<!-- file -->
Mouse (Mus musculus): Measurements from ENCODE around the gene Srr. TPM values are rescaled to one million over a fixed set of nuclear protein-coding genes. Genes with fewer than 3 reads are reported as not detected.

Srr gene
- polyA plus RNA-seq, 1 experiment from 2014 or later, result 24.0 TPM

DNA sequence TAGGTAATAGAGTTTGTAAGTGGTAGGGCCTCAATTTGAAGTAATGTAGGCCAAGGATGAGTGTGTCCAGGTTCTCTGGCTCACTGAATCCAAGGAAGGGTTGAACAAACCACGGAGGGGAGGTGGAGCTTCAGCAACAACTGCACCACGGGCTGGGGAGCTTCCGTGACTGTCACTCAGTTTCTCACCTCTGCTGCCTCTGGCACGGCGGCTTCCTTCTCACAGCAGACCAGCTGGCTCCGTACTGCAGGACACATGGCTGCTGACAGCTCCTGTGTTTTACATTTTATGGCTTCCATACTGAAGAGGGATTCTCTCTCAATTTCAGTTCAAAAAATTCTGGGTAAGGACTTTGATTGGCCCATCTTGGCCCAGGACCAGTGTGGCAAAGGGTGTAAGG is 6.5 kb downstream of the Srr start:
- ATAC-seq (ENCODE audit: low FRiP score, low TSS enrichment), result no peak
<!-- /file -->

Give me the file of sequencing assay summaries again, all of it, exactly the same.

Mouse (Mus musculus): Measurements from ENCODE around the gene Srr. TPM values are rescaled to one million over a fixed set of nuclear protein-coding genes. Genes with fewer than 3 reads are reported as not detected.

Srr gene
- polyA plus RNA-seq, 1 experiment from 2014 or later, result 24.0 TPM

DNA sequence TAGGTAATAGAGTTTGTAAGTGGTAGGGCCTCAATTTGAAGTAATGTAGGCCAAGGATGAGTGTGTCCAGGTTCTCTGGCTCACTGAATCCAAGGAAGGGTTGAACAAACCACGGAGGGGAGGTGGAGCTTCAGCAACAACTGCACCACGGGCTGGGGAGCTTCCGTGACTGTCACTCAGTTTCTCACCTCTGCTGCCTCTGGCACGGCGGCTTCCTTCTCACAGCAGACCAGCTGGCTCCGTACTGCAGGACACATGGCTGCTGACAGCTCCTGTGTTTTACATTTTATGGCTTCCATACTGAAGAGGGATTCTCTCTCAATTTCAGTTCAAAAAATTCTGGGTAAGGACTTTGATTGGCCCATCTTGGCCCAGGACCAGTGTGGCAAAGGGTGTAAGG is 6.5 kb downstream of the Srr start:
- ATAC-seq (ENCODE audit: low FRiP score, low TSS enrichment), result no peak